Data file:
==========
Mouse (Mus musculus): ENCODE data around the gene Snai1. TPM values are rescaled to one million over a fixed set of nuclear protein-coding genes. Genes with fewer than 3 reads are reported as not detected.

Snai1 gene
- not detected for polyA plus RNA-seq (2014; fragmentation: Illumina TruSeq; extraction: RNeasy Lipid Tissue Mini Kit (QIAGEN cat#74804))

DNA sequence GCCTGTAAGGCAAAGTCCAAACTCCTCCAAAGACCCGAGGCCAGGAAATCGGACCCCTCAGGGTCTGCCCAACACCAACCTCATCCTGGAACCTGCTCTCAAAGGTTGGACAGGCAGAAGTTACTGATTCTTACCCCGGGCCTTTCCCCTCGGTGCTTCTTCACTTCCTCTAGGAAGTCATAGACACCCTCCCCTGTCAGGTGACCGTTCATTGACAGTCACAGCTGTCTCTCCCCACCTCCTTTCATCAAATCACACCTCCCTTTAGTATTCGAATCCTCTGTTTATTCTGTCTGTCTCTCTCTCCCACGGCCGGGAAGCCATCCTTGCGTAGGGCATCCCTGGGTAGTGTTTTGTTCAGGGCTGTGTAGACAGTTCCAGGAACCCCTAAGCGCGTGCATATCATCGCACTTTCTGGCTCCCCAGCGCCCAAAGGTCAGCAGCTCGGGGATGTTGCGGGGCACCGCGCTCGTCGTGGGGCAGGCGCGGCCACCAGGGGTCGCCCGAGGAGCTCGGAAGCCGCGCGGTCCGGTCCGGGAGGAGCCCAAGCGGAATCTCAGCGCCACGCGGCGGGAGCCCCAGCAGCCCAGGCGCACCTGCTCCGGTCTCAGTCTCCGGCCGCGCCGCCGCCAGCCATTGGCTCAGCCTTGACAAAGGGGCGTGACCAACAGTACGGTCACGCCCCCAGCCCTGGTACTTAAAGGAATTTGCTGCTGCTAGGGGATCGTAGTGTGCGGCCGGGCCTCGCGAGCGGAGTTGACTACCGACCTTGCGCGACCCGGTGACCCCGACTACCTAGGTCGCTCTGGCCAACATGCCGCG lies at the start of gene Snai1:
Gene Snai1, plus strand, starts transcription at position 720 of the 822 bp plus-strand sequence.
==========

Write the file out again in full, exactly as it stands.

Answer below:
Mouse (Mus musculus): ENCODE data around the gene Snai1. TPM values are rescaled to one million over a fixed set of nuclear protein-coding genes. Genes with fewer than 3 reads are reported as not detected.

Snai1 gene
- not detected for polyA plus RNA-seq (2014; fragmentation: Illumina TruSeq; extraction: RNeasy Lipid Tissue Mini Kit (QIAGEN cat#74804))

DNA sequence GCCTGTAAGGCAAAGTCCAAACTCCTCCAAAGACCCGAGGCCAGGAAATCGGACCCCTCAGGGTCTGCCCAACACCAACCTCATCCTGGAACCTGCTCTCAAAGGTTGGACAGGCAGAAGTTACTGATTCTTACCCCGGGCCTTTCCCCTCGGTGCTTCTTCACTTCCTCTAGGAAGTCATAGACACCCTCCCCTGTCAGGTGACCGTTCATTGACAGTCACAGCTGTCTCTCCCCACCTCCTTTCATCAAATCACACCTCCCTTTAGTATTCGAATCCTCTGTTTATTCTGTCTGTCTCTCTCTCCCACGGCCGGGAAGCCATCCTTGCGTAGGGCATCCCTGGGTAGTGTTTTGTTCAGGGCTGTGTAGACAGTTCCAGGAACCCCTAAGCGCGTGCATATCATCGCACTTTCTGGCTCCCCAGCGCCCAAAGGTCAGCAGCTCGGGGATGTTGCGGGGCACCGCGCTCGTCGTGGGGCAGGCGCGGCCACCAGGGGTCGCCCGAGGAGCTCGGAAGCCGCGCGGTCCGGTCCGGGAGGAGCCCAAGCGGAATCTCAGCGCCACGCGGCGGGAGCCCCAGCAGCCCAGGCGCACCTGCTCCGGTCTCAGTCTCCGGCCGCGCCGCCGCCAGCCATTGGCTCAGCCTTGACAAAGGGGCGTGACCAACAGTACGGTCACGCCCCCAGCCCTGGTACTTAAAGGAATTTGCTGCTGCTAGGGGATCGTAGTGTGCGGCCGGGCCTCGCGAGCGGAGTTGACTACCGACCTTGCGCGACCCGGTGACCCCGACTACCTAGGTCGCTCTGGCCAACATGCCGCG lies at the start of gene Snai1:
Gene Snai1, plus strand, starts transcription at position 720 of the 822 bp plus-strand sequence.